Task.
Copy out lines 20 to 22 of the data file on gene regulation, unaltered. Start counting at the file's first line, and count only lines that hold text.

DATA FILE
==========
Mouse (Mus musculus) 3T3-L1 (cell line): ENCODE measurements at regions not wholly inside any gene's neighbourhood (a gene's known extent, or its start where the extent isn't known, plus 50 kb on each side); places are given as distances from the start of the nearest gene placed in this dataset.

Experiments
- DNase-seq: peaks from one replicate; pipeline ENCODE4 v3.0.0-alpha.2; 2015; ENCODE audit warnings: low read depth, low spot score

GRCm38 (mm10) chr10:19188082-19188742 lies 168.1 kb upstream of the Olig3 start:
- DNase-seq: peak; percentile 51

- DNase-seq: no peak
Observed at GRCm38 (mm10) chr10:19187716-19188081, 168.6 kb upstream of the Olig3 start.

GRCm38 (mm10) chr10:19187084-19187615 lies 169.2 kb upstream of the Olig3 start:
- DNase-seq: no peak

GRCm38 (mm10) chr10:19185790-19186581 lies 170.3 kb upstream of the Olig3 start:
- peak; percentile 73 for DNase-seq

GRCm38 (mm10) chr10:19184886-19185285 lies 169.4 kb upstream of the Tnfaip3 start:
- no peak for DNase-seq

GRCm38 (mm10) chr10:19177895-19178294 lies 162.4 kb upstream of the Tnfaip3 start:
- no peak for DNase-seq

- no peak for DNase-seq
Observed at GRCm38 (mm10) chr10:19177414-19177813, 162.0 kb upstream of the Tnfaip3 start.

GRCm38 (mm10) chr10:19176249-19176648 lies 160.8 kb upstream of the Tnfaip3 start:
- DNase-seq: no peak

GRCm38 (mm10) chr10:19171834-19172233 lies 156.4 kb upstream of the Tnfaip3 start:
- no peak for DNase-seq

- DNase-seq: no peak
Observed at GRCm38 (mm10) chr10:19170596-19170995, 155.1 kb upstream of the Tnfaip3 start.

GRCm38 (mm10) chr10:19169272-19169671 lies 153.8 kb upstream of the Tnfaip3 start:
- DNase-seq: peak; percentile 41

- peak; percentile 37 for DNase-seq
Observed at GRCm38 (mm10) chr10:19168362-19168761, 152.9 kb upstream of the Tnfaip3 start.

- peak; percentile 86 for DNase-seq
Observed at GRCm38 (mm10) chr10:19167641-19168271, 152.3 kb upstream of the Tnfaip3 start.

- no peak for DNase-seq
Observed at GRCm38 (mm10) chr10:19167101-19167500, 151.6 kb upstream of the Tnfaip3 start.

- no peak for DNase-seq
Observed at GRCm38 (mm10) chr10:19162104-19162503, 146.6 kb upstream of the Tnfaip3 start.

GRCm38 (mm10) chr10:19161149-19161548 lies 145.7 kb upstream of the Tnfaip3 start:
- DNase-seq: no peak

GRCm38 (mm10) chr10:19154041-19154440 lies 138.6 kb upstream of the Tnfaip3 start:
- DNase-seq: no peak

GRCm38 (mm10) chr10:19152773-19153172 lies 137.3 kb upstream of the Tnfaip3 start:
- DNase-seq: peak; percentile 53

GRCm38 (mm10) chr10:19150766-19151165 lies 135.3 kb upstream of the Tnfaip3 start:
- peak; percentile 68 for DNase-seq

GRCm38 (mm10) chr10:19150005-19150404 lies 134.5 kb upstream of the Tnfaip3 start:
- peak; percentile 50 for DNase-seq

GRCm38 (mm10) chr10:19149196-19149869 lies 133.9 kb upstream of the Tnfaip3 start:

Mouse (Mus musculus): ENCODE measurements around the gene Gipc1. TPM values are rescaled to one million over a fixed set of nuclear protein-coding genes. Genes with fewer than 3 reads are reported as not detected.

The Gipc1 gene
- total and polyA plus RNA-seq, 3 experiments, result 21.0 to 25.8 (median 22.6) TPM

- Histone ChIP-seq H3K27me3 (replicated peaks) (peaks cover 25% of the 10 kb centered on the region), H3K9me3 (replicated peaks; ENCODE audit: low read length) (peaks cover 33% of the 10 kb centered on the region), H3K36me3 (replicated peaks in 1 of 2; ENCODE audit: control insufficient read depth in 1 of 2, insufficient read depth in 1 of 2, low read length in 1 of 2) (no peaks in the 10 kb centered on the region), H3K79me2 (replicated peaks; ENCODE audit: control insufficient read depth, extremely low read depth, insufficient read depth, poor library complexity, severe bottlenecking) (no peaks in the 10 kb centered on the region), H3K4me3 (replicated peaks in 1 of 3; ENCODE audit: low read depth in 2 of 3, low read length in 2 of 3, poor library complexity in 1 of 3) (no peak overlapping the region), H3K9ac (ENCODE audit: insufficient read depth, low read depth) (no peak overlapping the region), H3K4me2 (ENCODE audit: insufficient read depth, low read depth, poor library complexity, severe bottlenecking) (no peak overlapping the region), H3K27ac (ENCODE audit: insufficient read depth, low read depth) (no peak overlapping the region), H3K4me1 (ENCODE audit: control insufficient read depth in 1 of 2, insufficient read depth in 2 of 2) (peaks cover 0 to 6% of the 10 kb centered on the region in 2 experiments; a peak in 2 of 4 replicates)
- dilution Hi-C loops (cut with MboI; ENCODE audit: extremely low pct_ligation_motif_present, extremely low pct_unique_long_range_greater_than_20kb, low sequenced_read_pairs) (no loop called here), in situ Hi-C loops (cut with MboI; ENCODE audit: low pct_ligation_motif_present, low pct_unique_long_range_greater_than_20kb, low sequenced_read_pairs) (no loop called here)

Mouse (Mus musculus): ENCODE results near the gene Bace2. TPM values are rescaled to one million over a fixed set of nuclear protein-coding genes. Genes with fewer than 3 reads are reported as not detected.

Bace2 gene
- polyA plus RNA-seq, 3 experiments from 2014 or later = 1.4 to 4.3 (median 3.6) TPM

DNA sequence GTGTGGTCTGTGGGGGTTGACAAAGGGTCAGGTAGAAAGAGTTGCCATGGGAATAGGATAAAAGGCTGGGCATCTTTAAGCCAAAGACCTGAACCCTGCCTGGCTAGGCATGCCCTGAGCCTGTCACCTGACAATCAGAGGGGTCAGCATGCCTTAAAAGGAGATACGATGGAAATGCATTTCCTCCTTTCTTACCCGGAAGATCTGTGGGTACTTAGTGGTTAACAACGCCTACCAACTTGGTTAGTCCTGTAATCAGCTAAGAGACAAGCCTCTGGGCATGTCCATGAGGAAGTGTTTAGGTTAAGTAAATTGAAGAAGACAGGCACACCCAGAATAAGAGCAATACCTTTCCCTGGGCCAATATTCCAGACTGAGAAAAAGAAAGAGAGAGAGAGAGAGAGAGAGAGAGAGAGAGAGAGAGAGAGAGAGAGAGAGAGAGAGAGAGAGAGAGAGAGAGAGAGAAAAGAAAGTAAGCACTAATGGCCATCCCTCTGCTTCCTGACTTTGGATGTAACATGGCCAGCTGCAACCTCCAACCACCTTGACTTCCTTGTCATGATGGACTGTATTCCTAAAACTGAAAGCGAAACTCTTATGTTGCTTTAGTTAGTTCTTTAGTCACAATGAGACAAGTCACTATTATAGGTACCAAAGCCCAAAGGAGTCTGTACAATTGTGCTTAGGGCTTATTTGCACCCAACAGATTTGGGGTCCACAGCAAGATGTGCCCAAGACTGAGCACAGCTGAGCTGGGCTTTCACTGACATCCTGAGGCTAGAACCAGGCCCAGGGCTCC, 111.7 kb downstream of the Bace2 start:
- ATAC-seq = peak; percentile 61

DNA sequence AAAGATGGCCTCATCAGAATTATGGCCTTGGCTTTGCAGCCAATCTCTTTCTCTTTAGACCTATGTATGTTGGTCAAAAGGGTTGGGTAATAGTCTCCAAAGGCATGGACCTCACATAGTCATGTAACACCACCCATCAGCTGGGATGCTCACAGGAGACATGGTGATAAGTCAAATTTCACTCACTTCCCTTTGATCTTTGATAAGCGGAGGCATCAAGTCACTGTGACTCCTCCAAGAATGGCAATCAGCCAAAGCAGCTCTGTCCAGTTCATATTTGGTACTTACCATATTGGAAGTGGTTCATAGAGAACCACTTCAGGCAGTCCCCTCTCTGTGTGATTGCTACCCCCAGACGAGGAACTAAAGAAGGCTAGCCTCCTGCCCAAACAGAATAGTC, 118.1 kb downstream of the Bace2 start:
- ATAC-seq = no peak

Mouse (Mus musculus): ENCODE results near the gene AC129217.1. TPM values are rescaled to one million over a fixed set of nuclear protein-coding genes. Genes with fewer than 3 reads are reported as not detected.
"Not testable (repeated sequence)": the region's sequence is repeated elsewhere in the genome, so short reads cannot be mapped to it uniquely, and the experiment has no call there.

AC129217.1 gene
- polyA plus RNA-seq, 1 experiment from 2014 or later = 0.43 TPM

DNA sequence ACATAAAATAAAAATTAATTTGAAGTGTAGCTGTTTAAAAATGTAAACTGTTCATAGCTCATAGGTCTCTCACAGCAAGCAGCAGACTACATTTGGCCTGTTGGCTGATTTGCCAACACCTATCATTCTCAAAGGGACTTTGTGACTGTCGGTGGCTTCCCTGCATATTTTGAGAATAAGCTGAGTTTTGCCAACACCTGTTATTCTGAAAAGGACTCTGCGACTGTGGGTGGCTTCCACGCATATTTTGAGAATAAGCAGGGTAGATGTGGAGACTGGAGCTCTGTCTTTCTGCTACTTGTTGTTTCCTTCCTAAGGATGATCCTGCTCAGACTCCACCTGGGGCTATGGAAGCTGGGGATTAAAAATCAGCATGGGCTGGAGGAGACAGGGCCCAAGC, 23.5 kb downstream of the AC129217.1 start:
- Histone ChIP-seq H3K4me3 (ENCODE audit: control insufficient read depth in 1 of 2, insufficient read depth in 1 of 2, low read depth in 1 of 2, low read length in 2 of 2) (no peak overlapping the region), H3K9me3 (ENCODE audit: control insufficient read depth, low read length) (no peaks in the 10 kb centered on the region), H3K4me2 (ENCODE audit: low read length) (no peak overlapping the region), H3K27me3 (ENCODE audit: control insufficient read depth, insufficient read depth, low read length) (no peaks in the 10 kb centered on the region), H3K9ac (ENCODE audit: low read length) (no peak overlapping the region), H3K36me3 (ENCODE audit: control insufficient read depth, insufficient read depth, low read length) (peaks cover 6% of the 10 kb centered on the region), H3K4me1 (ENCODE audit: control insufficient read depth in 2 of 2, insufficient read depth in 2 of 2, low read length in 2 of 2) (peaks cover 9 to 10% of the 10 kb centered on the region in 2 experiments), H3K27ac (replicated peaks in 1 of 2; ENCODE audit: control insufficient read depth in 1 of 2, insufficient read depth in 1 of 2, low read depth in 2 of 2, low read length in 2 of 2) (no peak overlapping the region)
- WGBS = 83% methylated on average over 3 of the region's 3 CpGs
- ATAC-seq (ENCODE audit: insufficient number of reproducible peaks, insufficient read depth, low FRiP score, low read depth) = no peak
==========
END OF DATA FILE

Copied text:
GRCm38 (mm10) chr10:19171834-19172233 lies 156.4 kb upstream of the Tnfaip3 start:
- no peak for DNase-seq

- DNase-seq: no peak